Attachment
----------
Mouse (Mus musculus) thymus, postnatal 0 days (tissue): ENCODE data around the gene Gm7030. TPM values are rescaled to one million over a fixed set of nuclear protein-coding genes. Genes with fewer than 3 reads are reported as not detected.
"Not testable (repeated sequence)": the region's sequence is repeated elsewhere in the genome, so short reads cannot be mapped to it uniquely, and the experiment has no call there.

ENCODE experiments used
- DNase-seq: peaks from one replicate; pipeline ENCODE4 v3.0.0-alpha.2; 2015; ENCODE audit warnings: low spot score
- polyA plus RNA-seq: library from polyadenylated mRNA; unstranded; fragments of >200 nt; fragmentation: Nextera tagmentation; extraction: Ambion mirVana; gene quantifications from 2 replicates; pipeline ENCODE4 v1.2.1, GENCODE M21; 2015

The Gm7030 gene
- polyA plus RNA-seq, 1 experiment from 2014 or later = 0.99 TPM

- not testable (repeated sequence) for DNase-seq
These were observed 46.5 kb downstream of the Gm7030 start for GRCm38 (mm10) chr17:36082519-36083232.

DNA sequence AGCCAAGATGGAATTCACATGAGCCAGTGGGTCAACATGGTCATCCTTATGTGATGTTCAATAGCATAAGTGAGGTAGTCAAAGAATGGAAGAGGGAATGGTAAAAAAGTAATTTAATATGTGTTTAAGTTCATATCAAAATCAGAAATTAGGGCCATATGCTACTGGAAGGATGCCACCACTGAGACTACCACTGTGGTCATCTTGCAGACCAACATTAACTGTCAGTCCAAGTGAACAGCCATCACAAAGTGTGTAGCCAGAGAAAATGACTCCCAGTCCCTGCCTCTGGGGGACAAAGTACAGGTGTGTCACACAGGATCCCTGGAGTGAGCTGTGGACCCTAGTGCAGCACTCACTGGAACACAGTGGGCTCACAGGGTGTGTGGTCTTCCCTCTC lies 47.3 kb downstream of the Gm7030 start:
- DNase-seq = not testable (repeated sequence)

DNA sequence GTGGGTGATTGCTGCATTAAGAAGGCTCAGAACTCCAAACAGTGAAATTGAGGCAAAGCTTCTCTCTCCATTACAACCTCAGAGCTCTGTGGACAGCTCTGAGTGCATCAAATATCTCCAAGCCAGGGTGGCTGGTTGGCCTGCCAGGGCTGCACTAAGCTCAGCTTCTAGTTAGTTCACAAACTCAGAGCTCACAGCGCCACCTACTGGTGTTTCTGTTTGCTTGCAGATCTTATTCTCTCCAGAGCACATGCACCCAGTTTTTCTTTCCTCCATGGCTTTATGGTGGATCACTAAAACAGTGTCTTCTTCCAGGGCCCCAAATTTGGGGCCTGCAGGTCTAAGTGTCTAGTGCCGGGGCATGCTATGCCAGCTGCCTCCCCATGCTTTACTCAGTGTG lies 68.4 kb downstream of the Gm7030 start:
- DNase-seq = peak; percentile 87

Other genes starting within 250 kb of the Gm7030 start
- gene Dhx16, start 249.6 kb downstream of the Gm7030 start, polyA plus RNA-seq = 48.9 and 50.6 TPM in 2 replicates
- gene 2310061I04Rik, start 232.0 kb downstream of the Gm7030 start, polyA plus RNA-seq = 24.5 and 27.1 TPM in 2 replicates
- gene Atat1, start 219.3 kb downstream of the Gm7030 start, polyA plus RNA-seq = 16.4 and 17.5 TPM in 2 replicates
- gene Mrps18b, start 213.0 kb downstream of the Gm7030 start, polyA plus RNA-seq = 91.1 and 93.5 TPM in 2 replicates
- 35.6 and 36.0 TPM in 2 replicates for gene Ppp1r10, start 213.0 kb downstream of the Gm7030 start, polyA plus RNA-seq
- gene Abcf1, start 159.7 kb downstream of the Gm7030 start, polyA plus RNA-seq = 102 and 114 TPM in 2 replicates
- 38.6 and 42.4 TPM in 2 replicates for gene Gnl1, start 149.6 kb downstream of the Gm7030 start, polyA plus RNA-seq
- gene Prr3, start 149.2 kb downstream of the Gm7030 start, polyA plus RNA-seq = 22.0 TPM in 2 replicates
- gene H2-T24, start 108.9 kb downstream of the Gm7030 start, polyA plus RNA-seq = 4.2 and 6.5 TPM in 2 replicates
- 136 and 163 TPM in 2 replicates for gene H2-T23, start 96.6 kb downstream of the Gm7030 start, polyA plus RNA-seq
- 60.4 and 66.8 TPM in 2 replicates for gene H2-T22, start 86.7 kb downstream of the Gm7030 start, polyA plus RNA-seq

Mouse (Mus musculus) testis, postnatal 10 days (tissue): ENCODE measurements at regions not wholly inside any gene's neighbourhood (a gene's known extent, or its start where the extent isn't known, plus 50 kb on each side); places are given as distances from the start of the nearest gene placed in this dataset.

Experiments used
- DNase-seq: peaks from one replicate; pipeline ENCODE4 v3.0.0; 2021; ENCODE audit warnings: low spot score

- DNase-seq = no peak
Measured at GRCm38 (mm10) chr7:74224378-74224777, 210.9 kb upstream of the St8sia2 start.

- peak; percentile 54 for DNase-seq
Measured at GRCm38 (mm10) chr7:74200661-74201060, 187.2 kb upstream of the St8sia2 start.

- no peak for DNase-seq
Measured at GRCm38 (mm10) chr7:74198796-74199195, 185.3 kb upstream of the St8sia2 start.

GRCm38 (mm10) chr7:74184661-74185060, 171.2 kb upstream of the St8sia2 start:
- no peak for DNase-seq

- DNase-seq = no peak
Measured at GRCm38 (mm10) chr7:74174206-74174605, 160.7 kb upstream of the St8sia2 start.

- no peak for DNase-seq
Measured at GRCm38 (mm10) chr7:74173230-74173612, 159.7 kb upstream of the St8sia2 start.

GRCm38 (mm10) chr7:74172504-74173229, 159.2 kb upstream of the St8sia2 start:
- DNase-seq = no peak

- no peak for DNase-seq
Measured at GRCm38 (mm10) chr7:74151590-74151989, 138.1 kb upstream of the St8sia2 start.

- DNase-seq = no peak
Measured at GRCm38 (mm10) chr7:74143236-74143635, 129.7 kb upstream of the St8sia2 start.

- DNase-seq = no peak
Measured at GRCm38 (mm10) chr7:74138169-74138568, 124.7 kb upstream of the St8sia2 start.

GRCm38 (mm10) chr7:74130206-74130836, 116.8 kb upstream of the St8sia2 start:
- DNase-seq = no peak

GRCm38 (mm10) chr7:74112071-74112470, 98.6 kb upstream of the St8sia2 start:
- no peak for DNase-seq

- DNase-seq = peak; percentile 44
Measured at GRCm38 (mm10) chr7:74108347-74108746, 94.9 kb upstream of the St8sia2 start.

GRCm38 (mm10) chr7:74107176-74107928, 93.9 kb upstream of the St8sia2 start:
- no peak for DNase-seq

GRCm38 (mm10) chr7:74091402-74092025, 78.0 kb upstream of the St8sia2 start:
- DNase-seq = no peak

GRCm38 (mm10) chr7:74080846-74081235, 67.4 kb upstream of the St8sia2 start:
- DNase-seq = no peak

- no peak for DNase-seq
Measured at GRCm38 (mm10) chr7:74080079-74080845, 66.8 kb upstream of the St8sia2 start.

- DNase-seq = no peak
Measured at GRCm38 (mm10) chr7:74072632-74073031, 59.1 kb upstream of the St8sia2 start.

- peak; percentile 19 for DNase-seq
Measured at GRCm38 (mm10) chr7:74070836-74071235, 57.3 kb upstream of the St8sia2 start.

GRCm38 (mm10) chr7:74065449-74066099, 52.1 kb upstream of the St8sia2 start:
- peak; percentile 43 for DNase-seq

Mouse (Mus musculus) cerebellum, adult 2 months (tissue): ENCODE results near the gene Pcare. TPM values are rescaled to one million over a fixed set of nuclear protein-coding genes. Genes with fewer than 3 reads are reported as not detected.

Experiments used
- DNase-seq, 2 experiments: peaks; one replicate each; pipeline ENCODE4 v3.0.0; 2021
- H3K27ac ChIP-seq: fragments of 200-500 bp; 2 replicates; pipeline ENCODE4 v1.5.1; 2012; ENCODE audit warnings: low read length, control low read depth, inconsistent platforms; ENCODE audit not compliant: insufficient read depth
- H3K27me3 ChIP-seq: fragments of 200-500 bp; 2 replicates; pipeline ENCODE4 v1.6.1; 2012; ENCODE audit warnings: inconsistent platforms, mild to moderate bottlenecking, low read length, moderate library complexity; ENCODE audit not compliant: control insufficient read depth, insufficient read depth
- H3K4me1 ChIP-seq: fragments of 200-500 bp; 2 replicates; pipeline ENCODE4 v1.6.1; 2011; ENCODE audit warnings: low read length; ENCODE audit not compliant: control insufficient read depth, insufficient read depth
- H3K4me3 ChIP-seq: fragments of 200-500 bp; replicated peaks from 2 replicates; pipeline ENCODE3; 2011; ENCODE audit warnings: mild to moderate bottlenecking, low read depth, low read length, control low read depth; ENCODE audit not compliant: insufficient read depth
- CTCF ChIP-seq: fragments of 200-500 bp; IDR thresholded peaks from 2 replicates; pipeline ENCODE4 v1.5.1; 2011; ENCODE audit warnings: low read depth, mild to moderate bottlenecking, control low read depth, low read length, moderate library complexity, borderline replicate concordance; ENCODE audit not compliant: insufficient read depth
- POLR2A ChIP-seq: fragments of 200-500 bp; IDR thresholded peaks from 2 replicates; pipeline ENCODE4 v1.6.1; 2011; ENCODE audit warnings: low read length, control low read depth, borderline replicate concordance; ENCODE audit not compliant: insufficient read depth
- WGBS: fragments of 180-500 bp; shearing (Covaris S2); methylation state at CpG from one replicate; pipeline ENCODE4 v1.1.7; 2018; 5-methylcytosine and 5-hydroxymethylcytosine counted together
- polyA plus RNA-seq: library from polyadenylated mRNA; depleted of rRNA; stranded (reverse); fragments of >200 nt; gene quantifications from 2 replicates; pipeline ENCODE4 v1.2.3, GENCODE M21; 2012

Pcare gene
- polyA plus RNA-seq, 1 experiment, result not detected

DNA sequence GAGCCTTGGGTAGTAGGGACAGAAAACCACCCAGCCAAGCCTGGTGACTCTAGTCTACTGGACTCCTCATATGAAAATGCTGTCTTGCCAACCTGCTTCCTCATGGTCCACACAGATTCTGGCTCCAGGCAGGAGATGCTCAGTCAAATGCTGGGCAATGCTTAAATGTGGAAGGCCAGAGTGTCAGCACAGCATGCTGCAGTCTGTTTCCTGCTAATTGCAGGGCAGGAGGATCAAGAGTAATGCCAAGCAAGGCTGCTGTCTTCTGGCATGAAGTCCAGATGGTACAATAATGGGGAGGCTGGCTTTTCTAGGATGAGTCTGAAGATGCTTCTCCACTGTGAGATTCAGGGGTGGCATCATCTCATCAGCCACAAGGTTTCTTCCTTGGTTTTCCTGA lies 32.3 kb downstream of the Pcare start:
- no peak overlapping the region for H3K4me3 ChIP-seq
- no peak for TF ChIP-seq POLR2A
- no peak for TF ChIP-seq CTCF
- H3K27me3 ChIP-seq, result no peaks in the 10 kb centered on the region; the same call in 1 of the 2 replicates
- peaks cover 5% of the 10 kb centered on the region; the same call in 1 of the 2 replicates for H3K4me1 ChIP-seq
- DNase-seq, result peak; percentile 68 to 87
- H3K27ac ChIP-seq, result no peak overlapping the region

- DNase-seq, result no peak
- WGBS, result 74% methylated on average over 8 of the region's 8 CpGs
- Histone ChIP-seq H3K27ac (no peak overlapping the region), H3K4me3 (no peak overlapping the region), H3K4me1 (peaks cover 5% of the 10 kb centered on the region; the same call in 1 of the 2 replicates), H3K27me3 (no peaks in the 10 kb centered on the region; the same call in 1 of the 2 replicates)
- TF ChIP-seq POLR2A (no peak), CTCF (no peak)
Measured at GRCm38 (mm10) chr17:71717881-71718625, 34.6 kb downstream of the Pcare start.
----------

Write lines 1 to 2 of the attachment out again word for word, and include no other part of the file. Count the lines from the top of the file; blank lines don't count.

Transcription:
Mouse (Mus musculus) thymus, postnatal 0 days (tissue): ENCODE data around the gene Gm7030. TPM values are rescaled to one million over a fixed set of nuclear protein-coding genes. Genes with fewer than 3 reads are reported as not detected.
"Not testable (repeated sequence)": the region's sequence is repeated elsewhere in the genome, so short reads cannot be mapped to it uniquely, and the experiment has no call there.